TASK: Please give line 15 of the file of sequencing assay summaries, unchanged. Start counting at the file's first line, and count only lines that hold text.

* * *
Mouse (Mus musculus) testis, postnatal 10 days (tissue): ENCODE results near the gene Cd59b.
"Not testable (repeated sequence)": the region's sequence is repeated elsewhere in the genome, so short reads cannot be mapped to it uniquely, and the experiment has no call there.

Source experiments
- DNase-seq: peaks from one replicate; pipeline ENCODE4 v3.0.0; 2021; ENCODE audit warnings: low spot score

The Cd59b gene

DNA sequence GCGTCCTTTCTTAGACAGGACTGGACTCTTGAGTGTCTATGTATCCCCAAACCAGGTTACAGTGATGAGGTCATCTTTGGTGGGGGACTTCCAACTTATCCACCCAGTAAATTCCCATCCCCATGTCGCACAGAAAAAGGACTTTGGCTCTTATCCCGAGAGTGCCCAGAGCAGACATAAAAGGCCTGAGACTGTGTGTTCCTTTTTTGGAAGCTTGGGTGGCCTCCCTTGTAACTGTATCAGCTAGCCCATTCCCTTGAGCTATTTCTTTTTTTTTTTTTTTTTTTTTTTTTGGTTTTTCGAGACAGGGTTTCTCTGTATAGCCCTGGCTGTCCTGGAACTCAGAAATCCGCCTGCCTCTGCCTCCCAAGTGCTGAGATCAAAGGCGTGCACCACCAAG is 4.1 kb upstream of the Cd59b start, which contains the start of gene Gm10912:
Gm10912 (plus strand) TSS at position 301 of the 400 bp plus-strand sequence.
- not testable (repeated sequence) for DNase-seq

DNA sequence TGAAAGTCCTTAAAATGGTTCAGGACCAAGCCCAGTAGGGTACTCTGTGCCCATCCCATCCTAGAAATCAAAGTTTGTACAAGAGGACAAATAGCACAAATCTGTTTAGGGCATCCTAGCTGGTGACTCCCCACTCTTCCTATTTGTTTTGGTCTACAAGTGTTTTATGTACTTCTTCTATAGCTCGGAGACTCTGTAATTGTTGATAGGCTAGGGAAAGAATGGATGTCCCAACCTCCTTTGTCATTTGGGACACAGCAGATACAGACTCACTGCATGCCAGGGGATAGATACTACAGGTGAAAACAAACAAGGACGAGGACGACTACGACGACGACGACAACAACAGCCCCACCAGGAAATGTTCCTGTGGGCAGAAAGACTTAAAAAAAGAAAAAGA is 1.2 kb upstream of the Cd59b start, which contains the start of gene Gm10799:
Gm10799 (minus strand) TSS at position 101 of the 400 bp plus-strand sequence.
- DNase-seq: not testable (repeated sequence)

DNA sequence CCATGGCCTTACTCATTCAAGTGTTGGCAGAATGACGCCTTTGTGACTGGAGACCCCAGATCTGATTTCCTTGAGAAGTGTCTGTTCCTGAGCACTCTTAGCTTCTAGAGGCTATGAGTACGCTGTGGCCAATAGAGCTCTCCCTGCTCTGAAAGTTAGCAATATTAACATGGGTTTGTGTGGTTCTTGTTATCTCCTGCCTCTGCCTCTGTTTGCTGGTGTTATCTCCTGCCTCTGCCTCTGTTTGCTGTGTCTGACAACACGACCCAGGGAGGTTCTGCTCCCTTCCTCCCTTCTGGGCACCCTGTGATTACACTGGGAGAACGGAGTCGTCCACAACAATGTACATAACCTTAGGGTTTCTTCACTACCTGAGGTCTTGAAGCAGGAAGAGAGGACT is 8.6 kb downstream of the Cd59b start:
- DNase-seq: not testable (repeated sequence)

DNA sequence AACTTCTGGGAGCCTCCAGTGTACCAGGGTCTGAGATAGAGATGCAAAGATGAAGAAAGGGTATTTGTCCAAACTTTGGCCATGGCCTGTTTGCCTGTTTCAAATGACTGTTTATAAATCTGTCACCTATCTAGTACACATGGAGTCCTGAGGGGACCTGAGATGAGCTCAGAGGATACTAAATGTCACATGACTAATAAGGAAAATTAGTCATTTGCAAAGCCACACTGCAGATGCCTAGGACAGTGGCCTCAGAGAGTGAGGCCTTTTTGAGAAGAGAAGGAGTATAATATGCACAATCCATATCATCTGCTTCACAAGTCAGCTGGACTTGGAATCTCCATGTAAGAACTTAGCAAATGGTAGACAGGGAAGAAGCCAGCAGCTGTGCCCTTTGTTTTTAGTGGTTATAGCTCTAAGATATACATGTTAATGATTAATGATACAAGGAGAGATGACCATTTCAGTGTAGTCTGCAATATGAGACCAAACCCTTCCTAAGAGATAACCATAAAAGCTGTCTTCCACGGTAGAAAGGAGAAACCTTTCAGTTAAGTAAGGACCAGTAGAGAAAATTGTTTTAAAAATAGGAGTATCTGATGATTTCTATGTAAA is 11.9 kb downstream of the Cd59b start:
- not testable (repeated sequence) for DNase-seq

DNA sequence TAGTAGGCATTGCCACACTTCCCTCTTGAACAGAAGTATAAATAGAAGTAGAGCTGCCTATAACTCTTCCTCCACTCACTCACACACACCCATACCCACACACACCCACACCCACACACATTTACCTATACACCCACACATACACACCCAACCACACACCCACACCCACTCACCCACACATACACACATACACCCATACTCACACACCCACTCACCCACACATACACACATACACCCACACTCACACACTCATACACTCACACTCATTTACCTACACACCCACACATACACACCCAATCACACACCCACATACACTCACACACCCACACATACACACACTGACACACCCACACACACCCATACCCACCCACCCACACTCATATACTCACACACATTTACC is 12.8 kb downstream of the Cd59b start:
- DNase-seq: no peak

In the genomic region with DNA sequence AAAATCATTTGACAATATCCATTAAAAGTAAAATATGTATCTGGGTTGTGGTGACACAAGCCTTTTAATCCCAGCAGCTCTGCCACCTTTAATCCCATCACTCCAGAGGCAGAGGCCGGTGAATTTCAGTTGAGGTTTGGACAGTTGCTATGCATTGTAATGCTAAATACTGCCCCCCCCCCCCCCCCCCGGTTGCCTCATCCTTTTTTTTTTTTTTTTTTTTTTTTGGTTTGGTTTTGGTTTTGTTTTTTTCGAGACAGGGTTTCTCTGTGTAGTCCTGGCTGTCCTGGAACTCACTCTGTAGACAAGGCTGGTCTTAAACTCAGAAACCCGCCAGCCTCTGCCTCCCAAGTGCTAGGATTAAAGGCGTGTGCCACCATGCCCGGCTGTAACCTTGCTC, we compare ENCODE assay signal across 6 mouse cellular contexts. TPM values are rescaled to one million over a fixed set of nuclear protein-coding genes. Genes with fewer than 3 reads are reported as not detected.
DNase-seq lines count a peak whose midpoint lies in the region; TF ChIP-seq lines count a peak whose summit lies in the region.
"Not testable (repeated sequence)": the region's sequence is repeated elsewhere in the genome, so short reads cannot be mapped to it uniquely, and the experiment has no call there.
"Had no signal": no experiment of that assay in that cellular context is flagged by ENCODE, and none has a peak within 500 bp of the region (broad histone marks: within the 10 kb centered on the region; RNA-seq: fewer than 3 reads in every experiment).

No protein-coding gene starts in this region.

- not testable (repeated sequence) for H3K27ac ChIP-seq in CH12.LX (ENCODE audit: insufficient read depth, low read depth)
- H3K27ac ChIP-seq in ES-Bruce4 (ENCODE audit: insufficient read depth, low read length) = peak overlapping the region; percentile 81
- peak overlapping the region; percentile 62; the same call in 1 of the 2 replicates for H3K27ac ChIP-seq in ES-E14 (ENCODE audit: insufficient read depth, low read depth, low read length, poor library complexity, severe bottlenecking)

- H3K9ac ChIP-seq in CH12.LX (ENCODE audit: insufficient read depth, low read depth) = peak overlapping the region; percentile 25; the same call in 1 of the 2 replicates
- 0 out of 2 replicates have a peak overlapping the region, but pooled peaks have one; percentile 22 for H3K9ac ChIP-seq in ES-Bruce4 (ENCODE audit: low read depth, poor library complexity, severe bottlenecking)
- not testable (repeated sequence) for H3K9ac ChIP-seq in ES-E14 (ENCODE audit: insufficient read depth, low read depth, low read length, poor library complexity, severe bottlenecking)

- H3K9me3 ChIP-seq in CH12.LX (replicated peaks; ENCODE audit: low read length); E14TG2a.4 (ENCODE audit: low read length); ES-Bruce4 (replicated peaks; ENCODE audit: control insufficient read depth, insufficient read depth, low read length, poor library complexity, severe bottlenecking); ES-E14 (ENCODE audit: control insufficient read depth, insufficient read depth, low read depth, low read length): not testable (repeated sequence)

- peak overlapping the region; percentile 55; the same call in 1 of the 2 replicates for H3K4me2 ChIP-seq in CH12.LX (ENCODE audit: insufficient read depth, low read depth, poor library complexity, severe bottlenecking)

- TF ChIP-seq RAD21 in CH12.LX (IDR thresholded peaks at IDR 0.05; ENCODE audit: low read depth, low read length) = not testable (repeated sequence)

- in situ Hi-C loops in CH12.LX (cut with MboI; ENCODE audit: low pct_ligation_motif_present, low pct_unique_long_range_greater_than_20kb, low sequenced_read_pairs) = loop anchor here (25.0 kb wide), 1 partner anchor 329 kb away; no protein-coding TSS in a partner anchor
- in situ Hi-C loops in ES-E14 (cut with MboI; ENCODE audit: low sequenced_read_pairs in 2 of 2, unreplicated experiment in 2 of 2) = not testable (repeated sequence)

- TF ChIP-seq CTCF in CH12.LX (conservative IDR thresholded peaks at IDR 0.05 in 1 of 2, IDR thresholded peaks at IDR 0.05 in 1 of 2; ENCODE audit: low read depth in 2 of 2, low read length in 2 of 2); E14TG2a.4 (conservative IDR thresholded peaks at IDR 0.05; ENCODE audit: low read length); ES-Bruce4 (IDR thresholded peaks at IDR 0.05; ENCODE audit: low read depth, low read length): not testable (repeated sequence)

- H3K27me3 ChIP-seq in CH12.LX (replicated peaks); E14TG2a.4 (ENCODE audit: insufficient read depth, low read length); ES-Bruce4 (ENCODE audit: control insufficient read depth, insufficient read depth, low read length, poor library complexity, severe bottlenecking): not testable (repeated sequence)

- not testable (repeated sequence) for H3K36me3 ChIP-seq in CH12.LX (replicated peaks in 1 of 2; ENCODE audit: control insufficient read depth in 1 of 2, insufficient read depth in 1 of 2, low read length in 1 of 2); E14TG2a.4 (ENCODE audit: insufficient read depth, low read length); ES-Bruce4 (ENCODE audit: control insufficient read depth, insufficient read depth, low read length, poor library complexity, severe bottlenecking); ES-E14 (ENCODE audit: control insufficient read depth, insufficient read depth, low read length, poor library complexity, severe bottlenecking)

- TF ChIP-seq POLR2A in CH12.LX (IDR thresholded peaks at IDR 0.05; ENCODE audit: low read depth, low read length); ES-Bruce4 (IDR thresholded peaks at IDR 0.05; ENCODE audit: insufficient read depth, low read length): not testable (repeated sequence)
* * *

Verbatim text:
- not testable (repeated sequence) for DNase-seq